With the appraisals over, new design teams are procured to develop the feasibility into a scheme that can be used to procure contractors. However, no two designers will have the same approach to developing solutions and the new team will invariably look at yet another alternative, taking the scheme back to first principles again. Both the procurement of a new design team and revisiting options uses valuable time in what is, more often than not, a tight programme.

Engaging designers to develop options appraisals, but with a break clause in the event that the scheme is not taken forward would save considerable time, which can be used to benefit the project elsewhere. Of course, continuity of design team avoids the need for taking a backward step when good work has already been carried out.


Further challenges arise from basing options appraisals on assumptions, when schemes are taken forward, surveys and investigations are carried out, or planners are consulted. The resulting information and feedback may throw up problems that would have led to an alternative solution had they been known at the time.

The impact is a squeeze on both costs and designs, to make sure the project works. This often also leads to a squeeze on the brief, which dilutes the school’s expectations of what they are getting from the project and leads to a testing relationship between school, local authority and consultant.

Therefore, it would be better to put more value and effort into the options appraisals to better inform the viability of the scheme, which will facilitate development of the design and selection of a robust procurement strategy further down the line.


Being risk averse, local authorities look to transfer as much risk to the contractor as possible. From the contractor’s point of view, they need to be able to quantify that risk, to allow them to make due allowance for whatever they have to assume responsibility. So, a more equitable way of approaching this thorny subject is to draw up a risk transfer schedule that identifies all the known risks and what information is available to the tenderers to allow then to make an informed decision on the commercial offer they make. Where it is considered that the information available is insufficient to evaluate the risk, the suggestion should be that the risk remains on the client side and put into the risk register. This will then inform the level of contingency that needs to be held out of the overall budget.

Design and build

The decision whether to follow a traditional or design-and-build route will often be dictated by programme needs or the desire to transfer risk to the contractor. The problem that contractors find with design and build is that many schemes are being taken to a level of design that does not give them the flexibility of applying their expertise in detailing designs to add value to the project. Where schemes are taken through to RIBA stage E or F, the level of detail is virtually to the standard of a traditionally procured project. On the other hand, where designs are tendered at RIBA stage C or D, the Employer’s Requirements do not adequately detail those aspects of the brief or design that are non-negotiable. This can lead to tensions between designers and contractors, with contractors’ proposals being rejected and arguments as to what the contractor should or should not be providing.

One way to strike a balance is to establish a schedule of non-negotiables as part of the briefing process and as the design develops. This schedule then forms part of the Employer’s Requirements and, where appropriate, the design is taken to a level of detail that allows the design team to be prescriptive.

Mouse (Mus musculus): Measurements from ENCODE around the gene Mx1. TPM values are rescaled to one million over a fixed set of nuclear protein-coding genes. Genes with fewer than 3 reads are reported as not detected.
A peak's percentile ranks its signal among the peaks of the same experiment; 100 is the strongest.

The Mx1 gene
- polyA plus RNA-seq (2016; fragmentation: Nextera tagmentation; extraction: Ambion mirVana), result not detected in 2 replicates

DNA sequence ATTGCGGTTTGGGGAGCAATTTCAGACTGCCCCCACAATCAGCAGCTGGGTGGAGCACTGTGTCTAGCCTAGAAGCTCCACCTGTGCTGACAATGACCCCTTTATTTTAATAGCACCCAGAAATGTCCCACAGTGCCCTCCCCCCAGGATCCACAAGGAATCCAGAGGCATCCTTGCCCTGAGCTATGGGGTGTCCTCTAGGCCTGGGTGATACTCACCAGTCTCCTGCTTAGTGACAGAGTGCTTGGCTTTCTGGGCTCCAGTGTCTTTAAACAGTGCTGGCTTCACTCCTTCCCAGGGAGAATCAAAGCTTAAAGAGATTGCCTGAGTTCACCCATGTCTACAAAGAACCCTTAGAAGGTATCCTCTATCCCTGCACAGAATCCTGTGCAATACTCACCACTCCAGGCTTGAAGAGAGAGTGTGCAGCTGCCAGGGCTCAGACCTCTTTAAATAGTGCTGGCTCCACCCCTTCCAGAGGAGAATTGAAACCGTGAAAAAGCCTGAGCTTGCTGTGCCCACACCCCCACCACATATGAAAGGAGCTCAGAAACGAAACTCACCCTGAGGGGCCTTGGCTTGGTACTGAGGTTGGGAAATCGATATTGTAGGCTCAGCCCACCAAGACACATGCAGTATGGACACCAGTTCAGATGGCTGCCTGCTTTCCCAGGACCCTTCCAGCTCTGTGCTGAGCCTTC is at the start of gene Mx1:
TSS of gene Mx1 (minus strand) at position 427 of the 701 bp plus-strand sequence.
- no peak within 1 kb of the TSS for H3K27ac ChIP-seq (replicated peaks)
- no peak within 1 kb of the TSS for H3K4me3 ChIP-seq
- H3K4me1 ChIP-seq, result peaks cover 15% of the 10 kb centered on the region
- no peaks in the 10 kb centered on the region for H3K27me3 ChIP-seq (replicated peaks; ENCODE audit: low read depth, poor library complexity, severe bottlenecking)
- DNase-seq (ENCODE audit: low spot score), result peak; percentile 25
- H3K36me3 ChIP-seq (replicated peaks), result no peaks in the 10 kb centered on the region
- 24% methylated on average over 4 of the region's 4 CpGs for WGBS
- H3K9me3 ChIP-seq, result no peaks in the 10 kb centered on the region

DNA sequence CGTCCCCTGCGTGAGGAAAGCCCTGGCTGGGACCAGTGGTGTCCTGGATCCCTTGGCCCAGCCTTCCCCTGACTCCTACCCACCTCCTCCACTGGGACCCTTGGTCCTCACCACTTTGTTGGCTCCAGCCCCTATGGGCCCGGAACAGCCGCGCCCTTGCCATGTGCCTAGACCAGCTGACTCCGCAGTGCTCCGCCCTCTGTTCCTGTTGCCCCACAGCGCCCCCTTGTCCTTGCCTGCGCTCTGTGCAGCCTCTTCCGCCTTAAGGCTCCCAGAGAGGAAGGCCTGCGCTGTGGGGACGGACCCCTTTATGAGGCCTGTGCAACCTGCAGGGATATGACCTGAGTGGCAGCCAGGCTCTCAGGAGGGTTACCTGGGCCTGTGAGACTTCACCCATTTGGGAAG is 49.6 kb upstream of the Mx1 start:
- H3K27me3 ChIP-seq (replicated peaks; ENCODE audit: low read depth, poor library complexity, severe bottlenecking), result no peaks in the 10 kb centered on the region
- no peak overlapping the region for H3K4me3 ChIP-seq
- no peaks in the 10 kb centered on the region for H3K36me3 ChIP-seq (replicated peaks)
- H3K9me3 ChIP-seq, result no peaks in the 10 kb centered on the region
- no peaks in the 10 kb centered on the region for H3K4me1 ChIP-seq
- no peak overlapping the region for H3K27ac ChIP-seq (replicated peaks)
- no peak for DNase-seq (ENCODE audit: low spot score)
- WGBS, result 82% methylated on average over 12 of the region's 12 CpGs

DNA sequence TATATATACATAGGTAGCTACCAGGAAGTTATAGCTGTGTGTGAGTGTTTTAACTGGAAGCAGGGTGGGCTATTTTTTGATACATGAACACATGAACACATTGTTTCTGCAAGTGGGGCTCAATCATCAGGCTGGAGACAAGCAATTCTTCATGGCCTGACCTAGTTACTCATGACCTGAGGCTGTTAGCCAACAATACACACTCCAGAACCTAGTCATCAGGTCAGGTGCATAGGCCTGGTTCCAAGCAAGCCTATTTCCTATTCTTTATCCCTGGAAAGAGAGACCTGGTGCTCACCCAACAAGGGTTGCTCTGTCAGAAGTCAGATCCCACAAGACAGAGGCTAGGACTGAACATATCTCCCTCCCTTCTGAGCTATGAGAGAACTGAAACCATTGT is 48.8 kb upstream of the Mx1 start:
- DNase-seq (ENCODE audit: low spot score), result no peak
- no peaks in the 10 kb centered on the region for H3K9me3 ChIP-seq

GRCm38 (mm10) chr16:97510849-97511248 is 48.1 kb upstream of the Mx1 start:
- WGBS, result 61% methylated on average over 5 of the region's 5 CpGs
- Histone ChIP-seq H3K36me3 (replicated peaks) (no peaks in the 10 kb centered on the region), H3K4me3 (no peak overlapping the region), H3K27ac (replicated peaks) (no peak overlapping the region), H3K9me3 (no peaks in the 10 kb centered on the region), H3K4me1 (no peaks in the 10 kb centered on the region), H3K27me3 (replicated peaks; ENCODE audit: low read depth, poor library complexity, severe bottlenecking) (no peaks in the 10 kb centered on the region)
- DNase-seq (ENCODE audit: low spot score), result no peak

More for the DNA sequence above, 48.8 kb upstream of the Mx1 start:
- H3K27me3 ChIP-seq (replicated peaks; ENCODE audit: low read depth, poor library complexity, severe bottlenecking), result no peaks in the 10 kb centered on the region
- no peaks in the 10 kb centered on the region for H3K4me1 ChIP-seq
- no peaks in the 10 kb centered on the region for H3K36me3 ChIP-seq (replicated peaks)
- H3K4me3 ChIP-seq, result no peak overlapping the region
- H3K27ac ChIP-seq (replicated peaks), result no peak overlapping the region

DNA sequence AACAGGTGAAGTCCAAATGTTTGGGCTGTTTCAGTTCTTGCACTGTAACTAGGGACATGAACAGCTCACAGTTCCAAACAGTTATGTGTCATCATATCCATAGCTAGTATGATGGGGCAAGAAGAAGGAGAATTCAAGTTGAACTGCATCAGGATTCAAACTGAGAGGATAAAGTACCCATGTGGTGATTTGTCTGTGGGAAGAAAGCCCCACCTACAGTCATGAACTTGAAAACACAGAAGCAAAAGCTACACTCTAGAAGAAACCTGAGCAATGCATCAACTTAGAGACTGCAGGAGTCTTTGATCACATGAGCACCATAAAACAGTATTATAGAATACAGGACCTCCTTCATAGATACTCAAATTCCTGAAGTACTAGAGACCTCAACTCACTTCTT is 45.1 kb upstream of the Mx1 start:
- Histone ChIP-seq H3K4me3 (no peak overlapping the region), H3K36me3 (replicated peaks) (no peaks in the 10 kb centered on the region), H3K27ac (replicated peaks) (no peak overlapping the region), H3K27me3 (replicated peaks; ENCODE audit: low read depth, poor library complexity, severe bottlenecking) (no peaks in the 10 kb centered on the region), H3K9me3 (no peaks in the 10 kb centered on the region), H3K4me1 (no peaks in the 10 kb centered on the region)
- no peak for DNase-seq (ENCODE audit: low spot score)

For other elements of the scheme the design is only taken to a level that will allow the contractor the ability to offer best value, without compromising the overall project and brief.

Data sheets

In addition to the above, the development of detailed room data sheets for accommodation can go a long way to conveying the brief and are an easy reference document that all can refer to in the event that there is a question over the provisions within a specific space.

Preparation time

Invariably, school expansion projects need to be delivered by the start of the new academic year. This means that there can be several projects running in parallel, with tight timescales. Developing a realistic programme that everyone signs up to is a challenge, and the area that most often gets squeezed is the procurement of the contractor. However, in reality this is the time that will have the most critical bearing on the outcome of the project. Inadequate time for preparation and proper review of tender documents, short tender periods, insufficient time given to evaluate tenders, and a lack of appreciation of the time the local authorities’ decision making process takes, all result in contracts being awarded late against programmes.

This puts pressure on the construction phase and the contractor ends up taking on the risk for fear of losing the contract. A well-considered procurement programme that gives time to properly review documentation will highlight any weaknesses that can be addressed prior to getting into contract.

Simon Cash is director of cost management at Artelia UK


Project5 Architecture designed the £3m refurbishment and extension of Laycock Primary School, Islington, London

A typical low cost school

The featured school is a typical example of the new “low cost” family of schools, and is loosely based on the Education Funding Agency’s baseline design for a 630 place primary school with nursery spaces over 4000m2 gross floor area.

It is constructed on a greenfield site, and is formed by a structural steel frame to maximise future flexibility and adaptability, shrouded with a thermally insulated and rendered block wall. Internally it consists of skimmed and painted double layer plasterboard partition walls, with tiled finished to WC areas.